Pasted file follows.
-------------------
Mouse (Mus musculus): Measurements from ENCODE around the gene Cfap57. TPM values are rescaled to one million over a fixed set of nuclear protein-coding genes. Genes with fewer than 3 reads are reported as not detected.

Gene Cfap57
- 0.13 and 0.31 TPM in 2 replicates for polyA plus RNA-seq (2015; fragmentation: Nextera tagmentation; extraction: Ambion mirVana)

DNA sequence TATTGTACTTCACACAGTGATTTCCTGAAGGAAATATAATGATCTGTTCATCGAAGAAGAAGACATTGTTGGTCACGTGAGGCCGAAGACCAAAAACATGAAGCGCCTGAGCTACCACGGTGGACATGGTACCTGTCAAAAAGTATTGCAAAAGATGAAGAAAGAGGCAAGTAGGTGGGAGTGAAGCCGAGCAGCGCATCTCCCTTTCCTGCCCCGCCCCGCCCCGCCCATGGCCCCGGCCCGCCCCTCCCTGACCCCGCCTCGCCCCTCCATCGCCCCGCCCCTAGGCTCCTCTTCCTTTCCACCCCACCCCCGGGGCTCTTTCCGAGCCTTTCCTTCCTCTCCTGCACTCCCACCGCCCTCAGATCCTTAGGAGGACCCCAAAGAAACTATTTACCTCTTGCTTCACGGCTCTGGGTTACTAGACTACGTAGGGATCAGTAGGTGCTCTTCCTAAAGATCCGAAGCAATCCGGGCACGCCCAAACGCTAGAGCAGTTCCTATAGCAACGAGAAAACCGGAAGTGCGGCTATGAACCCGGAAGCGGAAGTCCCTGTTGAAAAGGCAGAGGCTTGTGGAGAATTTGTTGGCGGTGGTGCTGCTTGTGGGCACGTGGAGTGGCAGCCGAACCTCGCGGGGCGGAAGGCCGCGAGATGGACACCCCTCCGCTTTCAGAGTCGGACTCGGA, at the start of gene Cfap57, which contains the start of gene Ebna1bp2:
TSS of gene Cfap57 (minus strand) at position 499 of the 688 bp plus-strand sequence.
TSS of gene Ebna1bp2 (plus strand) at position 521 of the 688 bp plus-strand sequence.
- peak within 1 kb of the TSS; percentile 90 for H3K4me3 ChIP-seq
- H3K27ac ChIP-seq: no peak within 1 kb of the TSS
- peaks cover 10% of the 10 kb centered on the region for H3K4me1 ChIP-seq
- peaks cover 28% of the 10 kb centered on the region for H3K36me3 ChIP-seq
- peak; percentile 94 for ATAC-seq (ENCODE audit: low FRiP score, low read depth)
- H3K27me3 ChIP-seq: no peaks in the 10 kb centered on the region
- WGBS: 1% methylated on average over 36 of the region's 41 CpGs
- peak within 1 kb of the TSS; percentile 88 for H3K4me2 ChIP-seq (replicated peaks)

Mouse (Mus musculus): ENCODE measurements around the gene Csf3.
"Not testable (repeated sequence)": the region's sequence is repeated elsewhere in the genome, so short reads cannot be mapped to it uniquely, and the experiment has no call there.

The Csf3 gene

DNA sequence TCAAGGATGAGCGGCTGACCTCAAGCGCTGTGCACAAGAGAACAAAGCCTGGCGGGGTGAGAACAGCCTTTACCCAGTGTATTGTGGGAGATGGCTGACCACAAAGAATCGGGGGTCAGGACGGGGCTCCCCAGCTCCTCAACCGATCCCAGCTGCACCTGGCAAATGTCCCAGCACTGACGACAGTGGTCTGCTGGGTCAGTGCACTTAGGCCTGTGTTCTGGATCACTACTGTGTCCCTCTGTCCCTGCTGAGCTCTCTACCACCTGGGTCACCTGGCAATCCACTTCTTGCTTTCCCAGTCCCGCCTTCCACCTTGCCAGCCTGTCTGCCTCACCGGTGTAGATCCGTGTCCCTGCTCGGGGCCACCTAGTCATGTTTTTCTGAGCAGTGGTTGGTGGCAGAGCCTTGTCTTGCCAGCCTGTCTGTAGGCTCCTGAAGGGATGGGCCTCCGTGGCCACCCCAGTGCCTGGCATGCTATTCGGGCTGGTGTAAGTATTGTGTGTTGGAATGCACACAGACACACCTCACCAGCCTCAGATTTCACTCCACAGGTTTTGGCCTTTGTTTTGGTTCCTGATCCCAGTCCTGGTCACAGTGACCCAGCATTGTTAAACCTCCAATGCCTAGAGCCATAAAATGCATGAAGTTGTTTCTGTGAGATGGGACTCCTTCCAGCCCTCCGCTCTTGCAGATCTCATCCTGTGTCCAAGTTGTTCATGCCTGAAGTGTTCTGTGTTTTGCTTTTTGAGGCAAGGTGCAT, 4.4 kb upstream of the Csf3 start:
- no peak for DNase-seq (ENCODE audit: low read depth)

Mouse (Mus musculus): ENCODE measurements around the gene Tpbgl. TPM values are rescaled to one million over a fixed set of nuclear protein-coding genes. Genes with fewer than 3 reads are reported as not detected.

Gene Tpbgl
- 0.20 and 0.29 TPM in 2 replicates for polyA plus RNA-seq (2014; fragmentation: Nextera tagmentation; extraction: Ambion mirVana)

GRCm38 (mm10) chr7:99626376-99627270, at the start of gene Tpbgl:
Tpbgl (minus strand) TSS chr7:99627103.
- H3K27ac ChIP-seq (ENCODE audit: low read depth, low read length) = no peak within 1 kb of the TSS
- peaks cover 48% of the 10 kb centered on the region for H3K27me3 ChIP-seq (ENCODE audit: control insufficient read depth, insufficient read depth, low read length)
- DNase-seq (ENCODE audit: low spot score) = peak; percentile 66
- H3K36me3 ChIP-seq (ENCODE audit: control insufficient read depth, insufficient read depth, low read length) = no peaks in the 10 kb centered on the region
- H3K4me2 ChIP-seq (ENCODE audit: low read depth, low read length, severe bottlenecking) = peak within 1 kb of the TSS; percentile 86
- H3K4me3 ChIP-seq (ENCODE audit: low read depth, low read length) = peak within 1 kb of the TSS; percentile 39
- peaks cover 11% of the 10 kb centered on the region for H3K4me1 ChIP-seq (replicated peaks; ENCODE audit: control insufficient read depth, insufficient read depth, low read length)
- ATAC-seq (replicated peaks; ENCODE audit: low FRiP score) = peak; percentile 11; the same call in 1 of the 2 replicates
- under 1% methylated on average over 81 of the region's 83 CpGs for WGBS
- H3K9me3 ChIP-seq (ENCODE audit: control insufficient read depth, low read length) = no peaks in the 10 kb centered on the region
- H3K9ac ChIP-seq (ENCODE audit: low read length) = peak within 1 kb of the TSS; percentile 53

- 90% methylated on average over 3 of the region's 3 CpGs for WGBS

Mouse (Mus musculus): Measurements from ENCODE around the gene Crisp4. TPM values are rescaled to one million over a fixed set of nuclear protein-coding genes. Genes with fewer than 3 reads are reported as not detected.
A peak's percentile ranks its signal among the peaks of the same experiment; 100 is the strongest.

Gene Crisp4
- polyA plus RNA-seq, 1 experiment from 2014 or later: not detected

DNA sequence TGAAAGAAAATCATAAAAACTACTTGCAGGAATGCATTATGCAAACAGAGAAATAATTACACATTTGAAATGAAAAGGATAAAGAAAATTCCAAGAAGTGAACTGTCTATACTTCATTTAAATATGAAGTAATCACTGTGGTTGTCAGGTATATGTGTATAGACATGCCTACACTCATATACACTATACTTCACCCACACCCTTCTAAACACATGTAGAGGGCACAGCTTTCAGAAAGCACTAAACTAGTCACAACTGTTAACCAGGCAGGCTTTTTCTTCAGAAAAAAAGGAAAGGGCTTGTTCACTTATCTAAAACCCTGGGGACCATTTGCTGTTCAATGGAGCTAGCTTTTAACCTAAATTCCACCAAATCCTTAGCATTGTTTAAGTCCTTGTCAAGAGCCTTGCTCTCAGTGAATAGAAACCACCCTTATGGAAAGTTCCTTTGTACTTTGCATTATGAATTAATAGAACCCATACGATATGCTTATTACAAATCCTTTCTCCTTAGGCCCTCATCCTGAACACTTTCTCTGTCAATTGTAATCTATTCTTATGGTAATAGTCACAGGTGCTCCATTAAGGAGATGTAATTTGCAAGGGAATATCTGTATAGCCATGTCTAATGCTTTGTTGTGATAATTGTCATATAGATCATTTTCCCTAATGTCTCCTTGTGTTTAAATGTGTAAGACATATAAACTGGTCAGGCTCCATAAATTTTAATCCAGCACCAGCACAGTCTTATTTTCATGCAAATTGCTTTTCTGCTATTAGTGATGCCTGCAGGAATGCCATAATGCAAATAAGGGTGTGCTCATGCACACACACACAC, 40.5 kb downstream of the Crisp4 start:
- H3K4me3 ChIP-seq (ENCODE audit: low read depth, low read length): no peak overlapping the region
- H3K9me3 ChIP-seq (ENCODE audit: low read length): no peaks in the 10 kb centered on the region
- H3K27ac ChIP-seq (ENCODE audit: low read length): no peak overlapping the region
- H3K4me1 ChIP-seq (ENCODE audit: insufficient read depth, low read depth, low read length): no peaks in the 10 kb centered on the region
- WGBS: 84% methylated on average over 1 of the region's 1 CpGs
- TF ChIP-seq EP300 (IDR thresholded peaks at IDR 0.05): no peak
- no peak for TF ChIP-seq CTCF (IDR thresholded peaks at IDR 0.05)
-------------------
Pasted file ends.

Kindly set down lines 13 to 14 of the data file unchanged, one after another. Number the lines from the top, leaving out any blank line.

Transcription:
- WGBS: 1% methylated on average over 36 of the region's 41 CpGs
- peak within 1 kb of the TSS; percentile 88 for H3K4me2 ChIP-seq (replicated peaks)